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And where do I get the connections for the bulbs themselves?
Got mine here:

http://www.aquacave.com/t5-socket-no...1-pc-2934.html

You must use non-shunted sockets for the Lutrons. Do not use shunted as these connect both pins together internally; which will short out the ballast! I believe this is a requirement for any T5HO dimming ballast, given how they work.

Aside from that, some others are waterproof, which may be useful if you don't have a splash shield. And different mounting options. I would have gone with something different if I'd screw-mounted, but it was irrelevant since I used a velcro mounting strip.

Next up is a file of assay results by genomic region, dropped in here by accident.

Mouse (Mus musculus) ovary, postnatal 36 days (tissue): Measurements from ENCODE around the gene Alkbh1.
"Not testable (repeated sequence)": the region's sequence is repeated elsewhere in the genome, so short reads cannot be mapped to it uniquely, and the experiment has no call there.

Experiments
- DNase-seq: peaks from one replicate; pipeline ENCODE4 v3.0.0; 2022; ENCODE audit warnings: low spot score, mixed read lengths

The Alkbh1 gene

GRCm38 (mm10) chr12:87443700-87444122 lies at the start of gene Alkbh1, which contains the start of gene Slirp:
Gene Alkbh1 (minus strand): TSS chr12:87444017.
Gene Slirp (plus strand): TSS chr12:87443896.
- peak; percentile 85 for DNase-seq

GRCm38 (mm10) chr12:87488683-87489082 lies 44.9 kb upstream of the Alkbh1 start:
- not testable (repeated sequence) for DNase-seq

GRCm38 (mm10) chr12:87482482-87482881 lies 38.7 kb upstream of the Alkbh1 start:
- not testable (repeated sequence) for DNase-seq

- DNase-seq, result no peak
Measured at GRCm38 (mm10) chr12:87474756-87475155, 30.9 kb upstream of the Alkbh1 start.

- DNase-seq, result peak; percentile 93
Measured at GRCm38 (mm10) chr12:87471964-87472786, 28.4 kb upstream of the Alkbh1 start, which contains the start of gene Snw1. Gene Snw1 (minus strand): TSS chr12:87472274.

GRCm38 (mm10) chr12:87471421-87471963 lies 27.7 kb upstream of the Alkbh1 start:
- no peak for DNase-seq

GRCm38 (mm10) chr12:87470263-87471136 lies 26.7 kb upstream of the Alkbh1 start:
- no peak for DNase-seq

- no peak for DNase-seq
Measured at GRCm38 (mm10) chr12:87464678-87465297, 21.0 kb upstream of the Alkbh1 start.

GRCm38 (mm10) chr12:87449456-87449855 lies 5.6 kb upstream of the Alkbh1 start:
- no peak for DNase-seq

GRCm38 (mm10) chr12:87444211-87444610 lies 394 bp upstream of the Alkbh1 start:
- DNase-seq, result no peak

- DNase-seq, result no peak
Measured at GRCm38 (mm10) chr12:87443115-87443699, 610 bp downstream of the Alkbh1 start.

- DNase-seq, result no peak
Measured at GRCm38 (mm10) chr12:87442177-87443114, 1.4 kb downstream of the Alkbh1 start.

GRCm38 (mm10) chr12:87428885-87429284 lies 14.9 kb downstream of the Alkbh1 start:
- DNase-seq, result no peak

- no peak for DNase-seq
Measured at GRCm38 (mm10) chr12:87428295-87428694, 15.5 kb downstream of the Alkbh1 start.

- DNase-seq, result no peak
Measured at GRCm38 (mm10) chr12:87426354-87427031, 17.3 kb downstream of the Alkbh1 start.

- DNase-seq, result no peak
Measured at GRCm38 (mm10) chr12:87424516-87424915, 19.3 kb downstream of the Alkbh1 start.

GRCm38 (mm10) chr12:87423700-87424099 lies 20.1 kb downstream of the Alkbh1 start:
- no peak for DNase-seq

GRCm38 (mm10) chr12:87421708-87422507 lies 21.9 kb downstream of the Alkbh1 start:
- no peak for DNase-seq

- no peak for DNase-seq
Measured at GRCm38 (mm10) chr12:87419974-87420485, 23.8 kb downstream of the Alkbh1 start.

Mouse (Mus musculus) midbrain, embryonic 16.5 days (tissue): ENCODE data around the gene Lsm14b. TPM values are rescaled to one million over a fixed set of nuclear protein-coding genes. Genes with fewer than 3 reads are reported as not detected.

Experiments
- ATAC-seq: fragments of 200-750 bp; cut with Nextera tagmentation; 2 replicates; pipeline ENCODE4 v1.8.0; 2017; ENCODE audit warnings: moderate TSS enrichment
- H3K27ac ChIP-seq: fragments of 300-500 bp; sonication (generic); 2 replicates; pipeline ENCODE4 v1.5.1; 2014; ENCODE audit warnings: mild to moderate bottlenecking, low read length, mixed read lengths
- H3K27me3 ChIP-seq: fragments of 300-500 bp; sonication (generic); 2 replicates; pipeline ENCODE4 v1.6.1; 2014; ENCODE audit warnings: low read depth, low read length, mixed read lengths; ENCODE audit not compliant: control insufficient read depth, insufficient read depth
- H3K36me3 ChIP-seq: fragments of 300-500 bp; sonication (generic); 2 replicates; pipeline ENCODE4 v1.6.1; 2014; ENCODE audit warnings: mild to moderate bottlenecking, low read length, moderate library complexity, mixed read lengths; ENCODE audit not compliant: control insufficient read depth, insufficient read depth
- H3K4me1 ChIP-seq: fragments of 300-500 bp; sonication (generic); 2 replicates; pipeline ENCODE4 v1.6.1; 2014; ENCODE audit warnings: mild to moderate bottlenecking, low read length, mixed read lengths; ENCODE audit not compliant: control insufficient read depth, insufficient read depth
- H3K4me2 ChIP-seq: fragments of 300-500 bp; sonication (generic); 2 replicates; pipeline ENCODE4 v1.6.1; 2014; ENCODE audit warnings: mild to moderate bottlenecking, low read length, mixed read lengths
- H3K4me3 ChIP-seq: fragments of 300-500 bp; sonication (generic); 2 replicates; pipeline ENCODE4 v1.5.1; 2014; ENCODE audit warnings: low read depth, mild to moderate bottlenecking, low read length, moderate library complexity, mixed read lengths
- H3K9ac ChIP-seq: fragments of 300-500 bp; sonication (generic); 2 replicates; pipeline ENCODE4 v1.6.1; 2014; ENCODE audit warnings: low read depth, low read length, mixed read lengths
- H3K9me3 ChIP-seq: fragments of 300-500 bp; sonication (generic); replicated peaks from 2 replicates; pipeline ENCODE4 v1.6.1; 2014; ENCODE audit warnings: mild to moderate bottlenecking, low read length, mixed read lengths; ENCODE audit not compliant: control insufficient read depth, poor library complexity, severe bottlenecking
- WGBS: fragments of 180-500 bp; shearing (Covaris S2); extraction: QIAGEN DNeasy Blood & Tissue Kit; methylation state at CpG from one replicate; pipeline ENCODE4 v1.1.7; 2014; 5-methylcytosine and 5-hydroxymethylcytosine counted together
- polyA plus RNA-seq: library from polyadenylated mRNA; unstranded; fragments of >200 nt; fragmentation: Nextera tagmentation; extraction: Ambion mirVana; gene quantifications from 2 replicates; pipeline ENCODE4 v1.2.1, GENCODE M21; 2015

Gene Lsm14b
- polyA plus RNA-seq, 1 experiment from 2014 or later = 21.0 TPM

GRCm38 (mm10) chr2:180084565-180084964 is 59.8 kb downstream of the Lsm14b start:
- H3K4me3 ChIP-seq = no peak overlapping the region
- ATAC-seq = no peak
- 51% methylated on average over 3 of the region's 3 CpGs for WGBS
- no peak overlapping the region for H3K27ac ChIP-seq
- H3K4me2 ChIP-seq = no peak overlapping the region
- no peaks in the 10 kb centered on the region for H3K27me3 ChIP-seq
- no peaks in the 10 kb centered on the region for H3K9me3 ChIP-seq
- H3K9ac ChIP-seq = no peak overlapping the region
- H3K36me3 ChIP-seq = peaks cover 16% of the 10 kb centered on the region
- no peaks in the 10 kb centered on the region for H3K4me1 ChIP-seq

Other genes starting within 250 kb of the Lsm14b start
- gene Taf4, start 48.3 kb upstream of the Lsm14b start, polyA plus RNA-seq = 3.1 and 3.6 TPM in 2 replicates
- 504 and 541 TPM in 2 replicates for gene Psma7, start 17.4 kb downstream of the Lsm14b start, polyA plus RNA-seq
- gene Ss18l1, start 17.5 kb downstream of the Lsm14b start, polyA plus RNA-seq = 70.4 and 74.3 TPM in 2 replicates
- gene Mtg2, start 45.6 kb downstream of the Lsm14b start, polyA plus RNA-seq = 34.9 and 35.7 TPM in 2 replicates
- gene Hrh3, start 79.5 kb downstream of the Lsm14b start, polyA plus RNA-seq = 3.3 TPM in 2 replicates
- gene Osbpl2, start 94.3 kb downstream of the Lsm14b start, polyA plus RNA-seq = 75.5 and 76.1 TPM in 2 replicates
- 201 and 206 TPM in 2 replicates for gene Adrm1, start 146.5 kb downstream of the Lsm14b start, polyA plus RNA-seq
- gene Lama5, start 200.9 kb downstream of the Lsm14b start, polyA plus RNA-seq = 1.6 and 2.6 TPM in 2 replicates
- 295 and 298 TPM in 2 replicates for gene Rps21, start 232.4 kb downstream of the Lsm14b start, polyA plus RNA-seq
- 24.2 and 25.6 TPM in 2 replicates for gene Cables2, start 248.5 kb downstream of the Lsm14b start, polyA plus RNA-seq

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post #47 of 70 (permalink) Old 11-11-2011, 09:06 PM
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awesome, I made a lower offer on the leds to see if I can get them for cheaper.
I ordered the "sockets" if thats what you call them, ordered 10 just in case.
I'll most likely order that fan and a chrome guard as well.

Also I sat a stared at your picture of the inside and the wires running everywhere, but I can't really follow it at all lol. Can I have close ups or something of that sort? I'm thoroughly confused as far as those adapters and what not in there. also where did you get your pc power cord male adapter thing?
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post #48 of 70 (permalink) Old 11-11-2011, 09:58 PM
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so this is totally cool and all but we absolutely need full, medium, and low light pictures to go with this !!!!!!!!! i wanna see it please
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post #49 of 70 (permalink) Old 11-11-2011, 11:17 PM